November 29, 2007
French philanthropist aid to Iranians comes full circle
Philanthropist Hubert Leven, a French Ashkenazi Jew who recently visited Los Angeles, has ties to the close-knit Iranian Jewish community that go back four generations. |
More than 100 years ago, the Alliance Israelite Universelle (AIU), a nonprofit educational organization his great-grandfather, Narcisse, helped establish with six other French Jews, provided schools throughout Iran and elsewhere in the Middle East for Sephardic Jews. The educational opportunities AIU made available to the thousands of Jews in Iran between 1898 and 1979 forever changed their lives.
The generosity Leven's ancestor extended to Iranian Jews came full circle when Leven visited Los Angeles this month, seeking financial support from Los Angeles Iranian Jews for his family's new nonprofit organization in Israel, the Sacta-Rashi Foundation.
"I find it important, as well as natural, for French Jews to have helped Iranian Jews a century and a half ago, as it would be for Iranian Jews to help Russian or Ethiopian Jews," Leven said in an interview. "Jews have always survived because of this solidarity."
Leven, the retired head of a brokerage firm, lives in Paris and now devotes himself full time to his foundation, which offers hands-on educational, health and social welfare programs to benefit Israelis, one-third of whom currently live below the poverty line.
"Due to a lack of educational opportunities, there are still many youngsters who are still not able to integrate and become productive Israeli citizens," Leven said. "It is only natural for those who benefited from the Alliance two or three generations ago to support the same organization, which is still fighting to save those who are at the bottom of the socioeducational ladder."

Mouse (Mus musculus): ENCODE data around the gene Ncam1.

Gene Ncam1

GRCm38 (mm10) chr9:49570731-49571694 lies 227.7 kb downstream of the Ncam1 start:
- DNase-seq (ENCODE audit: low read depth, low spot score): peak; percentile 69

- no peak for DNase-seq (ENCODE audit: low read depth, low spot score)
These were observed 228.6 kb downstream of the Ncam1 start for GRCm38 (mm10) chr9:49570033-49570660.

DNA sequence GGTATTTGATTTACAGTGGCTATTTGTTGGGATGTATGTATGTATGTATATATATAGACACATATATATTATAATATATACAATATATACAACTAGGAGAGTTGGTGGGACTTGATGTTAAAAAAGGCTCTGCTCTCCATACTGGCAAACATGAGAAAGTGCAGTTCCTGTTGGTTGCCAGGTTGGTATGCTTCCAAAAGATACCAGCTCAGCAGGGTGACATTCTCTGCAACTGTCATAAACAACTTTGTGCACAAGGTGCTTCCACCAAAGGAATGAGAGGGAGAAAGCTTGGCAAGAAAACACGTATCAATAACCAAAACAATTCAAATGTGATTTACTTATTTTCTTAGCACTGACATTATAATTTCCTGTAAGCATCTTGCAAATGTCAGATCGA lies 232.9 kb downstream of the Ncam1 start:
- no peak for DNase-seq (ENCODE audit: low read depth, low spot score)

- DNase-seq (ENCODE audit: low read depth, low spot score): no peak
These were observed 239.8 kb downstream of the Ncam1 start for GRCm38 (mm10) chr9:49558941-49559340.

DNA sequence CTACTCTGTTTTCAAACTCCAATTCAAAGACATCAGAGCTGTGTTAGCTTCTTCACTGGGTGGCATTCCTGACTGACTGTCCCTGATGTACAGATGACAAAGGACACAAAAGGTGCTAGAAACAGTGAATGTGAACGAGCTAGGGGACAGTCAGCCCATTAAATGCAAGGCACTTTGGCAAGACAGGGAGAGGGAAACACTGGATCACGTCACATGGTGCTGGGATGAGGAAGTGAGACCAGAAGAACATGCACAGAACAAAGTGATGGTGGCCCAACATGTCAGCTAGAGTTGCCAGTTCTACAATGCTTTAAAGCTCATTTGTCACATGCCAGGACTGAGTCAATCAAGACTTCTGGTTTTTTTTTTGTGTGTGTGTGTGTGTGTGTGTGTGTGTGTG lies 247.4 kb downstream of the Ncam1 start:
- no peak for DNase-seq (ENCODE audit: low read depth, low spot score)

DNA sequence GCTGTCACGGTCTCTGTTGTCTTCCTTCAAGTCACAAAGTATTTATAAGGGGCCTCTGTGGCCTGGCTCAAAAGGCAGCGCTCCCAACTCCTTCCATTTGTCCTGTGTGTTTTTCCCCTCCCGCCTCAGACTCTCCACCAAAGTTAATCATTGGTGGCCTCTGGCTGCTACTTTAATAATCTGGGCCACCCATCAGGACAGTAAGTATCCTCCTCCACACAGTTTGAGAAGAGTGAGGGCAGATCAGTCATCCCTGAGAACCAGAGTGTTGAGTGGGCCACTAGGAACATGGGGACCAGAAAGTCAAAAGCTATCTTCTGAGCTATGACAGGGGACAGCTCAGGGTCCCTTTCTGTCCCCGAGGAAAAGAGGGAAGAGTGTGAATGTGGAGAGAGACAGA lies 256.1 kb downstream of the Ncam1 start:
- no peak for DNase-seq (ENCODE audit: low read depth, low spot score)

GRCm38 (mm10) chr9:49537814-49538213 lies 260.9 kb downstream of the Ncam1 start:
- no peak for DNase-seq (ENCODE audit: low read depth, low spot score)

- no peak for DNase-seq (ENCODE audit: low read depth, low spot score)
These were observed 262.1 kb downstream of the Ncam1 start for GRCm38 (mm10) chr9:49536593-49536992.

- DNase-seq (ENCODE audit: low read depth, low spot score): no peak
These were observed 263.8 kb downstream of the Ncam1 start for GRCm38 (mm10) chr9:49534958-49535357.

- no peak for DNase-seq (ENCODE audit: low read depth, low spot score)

For their part, local Iranian Jews were enthusiastic about supporting Leven's organization, because of the special ties and nostalgia they felt toward the AIU for helping lift them out of their ghettos in Iran.
"If the Alliance schools had never existed, Iranian Jews would not have attained education and become so wealthy and well off as they are today," said Elias Eshaghian, a former AIU school graduate in Iran and current chairman of the L.A.-based Iranian American Jewish Federation.
According to a 1996 book by Iranian Jewish AIU graduates living in the United States, the organization established both boys and girls schools in 11 different -- and often remote -- cities throughout Iran. Thousands of Jewish children attending AIU schools in Iran were given uniforms, food, inoculations and moral support.
"The schoolteachers of Alliance were not only teachers, but they were saviors, because they gave pride and dignity to Jews," said Dr. Nahid Pirnazar, professor of Judeo-Persian history at UCLA. "The school also protected them from any maltreatment they encountered from the Muslim population."
Eshaghian, now in his 70s, trained as a French language teacher at the AIU in Paris and returned to Iran, where he taught French, as well as serving as the school's director in Tehran and other cities.
"I literally went from store to store of the poor Jews in the city of Yazd and had to drag their kids to get an education at the Alliance schools -- many of those children today in the U.S. are among the most respected physicians, scientists, engineers and successful businessmen in our community," Eshaghian said.
Among the graduates of AIU schools in Iran is diabetologist Dr. Samuel Rahbar, who works as a research fellow in the department of hematology and bone marrow transplantation at City of Hope National Medical Center in Duarte. Now in his late 70s, Rahbar is credited with many scientific breakthroughs in treating diabetes.
"Who knows what my life would have been like if I had not attended the Alliance school," Rahbar said. "The school had a major impact on my life, since I learned French there that was very helpful to me when I entered medical school. And I later became the first Jewish professor at the medical school in Tehran University."
Eshaghian said that while a number of Iranian Jews in New York and Southern California have long forgotten the aid of AIU, others feel a great deal of gratitude to the organization and are therefore willing to support Leven's new foundation.
The Merage Foundation, a nonprofit organization based in Southern California and Denver, headed by the Iranian Jewish Merage family, has donated to Leven's foundation and helped him forge new ties with the local Iranian Jewish community.
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